Who is Ted?

I'm the father of two beautiful daughters and an amazing wife. For fun, I enjoy the long hours of seemingly endless suffering that endurance sports (mostly running, cycling and triathlon)provide. During my "down time" I'm an avid beer snob and self-described gourmet chef (in other words I like to burn things on a stove or grill).

Saturday, April 28, 2012

Horsetooth Half Marathon RR

It has been a while since I've had races on back to back weekends.  Last Sunday was the start of my triathlon season with the local Ordinary Mortals Triathlon.  A great event, and while it appears that they've had some trouble with the results getting posted accurately, it was a great race overall.
Waiting for the Trolley at the OSF
This past weekend, my family and I headed north for a weekend of Birthday Celebrations and racing.  The festivities kicked off on Friday night where we celebrated Lily's birthday at The Old Spaghetti Factory.  The next morning we cruised over to the Denver Aquarium for a few hours prior to heading north to my folks place in Greeley.
 After some more celebrating with the family on Saturday evening, we woke up at the comfortable hour of 6:30 to get ready for the race and head over to Fort Collins.  It was an absolutely beautiful morning for a race.  The sun was out, but it wasn't too hot, and a very light breeze was doing its part to keep things cool.
Lily's favorite: Jellyfish
I think I last did this race back in 2001.  At the time, the course followed a somewhat different route through the city, before climbing up to the reservoir with a final descent to Hughes stadium.  My impression of the race at that time was not that high.  I remember running towards oncoming traffic at one point, and a crowded finish area that had people grabbing their bagel in the same place where runners were finishing.  A couple of things lured me back to this race however.  First, was a new course that promised some great climbs again, and a chance to get a feel for some of the running that will be forthcoming at the HITS half-iron distance in July.  The course isn't exactly the same, but it's good to get a feel for some of the running and riding that we'll be doing.  The second equally important reason for doing this race again has to do with the finish line at the New Belgium Brewery.  Nothing could be a better carrot during a race than the thought of a great beer waiting at the finish.  I must admit that I found myself remembering this at some of the tougher points in the race, and I do believe that propelled me forward.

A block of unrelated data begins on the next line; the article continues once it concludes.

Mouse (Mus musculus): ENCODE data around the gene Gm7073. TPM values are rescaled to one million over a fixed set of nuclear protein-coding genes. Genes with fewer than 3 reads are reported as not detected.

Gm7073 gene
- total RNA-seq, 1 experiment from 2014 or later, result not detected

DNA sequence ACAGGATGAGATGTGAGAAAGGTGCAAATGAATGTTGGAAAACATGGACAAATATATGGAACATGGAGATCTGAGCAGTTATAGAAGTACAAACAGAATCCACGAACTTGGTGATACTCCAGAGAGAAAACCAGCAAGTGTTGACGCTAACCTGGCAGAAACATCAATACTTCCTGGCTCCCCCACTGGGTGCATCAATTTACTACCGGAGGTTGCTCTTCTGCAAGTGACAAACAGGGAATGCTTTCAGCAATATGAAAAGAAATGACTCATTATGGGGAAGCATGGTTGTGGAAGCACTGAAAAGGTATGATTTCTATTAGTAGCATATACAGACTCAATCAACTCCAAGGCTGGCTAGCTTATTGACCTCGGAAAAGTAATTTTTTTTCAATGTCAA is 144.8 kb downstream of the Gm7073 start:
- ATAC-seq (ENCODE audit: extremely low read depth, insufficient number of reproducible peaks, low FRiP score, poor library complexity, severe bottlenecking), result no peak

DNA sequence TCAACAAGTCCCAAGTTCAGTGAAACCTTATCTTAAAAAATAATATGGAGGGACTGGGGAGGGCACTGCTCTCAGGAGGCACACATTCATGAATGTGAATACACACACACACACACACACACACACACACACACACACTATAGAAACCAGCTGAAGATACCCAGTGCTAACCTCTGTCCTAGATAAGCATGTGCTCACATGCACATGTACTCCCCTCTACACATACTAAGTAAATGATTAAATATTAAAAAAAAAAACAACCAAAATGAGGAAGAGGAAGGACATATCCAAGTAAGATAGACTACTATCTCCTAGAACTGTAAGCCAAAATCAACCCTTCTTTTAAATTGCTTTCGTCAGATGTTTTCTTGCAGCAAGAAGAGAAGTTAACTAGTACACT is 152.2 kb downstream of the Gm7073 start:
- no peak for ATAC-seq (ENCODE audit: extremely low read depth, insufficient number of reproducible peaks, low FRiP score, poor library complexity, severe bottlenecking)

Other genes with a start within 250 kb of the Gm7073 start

For a race that is run entirely on pavement and concrete, this race has some of the more challenging climbs around.  Some of the grades on this course are above 9%.  The good news is that the steeper climbs come early in the race.  I shudder to think what those climbs might have felt like if they came at miles 10 or 12!  I have to admit that I kind of enjoy the climbs when racing.
My original plan was to shoot for a 9:00 to 9:30 pace per mile.  I wanted to take it a little easier so that I wouldn't completely trash my legs and be unable to work out the rest of the week.  I also planned on wearing my HR monitor so that I could get some data to reference when training for HITS.  However, my competitive spirit took over and I soon found myself cruising along and averaging under 8:00/mile.  Unlike a lot of races with a somewhat flat course however, it was difficult to maintain any kind of consistent pace.  The undulating hills resulted in miles that probably varied more than a minute or two in time.  Still, when I reached a point with only about  3-4 miles left, I was still feeling fairly strong and maintaining a pace that ranged from 7:15 to 7:45.  That is until, the last mile.
By the time I got to the last mile, it was clear that the tank was running empty.  I definitely left everything out on the course on Sunday Morning.  My pace dropped while my heart rate stayed high (it did not drop below 160 for the last 5 miles and really stayed closer to 167 the majority of the time).  I would estimate that my final mile was somewhere between 8:00 to 8:30.   Not a bad last mile, but I certainly didn't have the kick to do better. 
Once the race was done, it was time to enjoy an absolutely beautiful morning. Since I had a few minutes before I anticipated the arrival of my older brother, I decided to take advantage of the free massages that they had on hand.  Normally I don't go for that type of thing after a race (the thought of some poor soul having to rub down all of these sweaty runners), but I figured I would give it a shot and see if it had an impact on my recovery (In truth, I really don't know if it did or not, because it still took me a couple of days to feel better).  That said, I do think it's something I will consider again in the future.  But the best part of the post race festivities was getting to sit in the sun and drink a pint of Sunshine Wheat.  All in all, a great race day. 
A couple of days later, I checked to find the race results.  Although I was a good ways back in my age group, I was pleased how I did overall.  Here's a printout of the results:
The results place me in the top 20% for my age group, and the top 10% overall for the race.  I'll take that any day!  Now it's back to training for the next adventure, the Colfax Marathon on May 20th.   I'll let you know about my unique strategy for that one in another post.

1 comment:

  1. Glad to hear I wasn't the only one who was sore two days after the race!

    ReplyDelete